A true Canadian "cabane à sucre"...(Sugar Shack)
The nights grow longer, the moon is right, the wind makes it's way from the southwest...a Quebec tradition rises with the morning sun. Within a shack among the maple trees sticky hands boil the sweet water. Then one hand fills the glass jars while the other one gets ready to piles the plates and fill the bowls for a family style dinner.
We all joined as light fell behind the maple groves. We were in for a "sweet" night. The fiddler tapped his foot providing a beat for those in need, accompanied by the wooden spoons within the hands of guests. Eager feet, ambitious smiles and laughter filled the room. The smell of pea soup, baked beans,ham and potatoes wafted through the air. Like ketchup to hot dogs, maple syrup spreads over the traditional meal. Heaping stacks of crepes lay in front of us. Without effort my fork slices through, syrup trickles down my chin funny enough I fit right in. I make no effort to wipe it away knowing another one is sure to follow. Sitting back in my chair after inhaling my share of Canada's best I see the pride rising in the chest of the native men. Ancestral spirits keep the Quebecoise humming.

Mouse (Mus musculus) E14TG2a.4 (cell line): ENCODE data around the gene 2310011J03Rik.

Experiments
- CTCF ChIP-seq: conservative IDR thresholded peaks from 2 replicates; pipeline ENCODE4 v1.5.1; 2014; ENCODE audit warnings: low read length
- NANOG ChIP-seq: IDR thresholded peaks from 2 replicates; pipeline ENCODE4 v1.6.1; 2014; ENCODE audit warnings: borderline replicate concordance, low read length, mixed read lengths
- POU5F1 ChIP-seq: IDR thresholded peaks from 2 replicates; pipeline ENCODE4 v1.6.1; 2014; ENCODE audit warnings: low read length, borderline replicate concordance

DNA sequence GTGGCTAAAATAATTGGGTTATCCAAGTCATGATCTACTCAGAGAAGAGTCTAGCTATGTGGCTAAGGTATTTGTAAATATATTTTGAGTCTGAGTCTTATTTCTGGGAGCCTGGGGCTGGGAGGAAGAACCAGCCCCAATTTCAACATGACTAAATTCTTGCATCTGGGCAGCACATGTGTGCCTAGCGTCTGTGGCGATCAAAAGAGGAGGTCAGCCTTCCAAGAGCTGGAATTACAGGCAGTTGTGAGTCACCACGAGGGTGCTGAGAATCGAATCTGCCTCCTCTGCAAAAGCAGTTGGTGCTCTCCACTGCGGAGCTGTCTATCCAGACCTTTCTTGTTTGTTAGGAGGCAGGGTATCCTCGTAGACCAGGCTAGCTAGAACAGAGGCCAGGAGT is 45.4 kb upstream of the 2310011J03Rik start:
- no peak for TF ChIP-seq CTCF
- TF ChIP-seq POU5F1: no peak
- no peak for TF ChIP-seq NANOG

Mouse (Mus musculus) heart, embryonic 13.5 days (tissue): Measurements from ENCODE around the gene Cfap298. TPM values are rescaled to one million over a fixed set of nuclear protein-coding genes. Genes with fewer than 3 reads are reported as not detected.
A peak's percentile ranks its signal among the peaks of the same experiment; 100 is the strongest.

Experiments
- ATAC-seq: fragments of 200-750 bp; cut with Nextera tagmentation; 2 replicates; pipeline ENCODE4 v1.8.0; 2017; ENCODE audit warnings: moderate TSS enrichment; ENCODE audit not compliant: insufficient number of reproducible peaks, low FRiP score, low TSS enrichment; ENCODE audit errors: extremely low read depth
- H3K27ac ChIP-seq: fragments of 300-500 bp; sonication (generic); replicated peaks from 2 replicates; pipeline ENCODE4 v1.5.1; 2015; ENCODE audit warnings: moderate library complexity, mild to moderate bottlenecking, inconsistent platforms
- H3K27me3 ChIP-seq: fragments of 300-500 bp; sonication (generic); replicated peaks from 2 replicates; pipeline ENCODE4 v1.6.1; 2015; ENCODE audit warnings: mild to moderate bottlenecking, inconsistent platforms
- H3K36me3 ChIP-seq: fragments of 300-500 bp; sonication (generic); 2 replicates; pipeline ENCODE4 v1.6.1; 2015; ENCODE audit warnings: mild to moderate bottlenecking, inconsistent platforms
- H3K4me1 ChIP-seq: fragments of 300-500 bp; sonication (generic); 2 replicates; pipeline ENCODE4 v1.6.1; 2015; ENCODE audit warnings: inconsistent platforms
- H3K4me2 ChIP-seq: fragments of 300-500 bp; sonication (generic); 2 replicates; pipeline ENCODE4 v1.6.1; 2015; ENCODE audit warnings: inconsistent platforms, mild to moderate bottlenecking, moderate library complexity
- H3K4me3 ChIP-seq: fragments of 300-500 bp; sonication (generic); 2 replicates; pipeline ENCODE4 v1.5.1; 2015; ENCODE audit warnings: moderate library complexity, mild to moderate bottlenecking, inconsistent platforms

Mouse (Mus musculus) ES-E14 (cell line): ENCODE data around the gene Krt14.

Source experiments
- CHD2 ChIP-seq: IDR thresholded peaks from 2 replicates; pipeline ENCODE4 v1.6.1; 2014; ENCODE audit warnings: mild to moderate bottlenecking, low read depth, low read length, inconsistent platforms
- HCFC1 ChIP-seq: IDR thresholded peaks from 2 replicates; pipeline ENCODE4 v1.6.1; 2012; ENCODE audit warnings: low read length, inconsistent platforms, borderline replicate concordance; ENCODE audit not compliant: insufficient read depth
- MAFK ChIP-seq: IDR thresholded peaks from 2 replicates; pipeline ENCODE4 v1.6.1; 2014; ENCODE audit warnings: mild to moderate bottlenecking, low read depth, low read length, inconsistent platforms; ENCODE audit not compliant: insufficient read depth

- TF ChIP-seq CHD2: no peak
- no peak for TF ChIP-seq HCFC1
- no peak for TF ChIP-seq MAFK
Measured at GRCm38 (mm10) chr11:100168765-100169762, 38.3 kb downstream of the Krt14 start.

Bouncing out of our seats on a sugar rush we bounce outside. The silver bridal is polished, manes brushed, adorned with bells the horse drawn wagon awaits. Gliding through the woods on this crisp night my husband holds my hand. He reads my mind. I would rather be riding on the back of the horse than sitting within. He pats my leg and gives me a compassionate smiles. My heart melts a little.
One last experience before a visit to the dentist to fill my cavities. Hot syrup is poured over a patch of snow, with a wooden sticks I began to roll the amber goo....I'm not exactly sure what you call it outside of yummy. (It's called Tire sounds like tear. Not 100% sure.)
The collection of water one drip at a time, filling buckets, creating a golden bond for generations to come.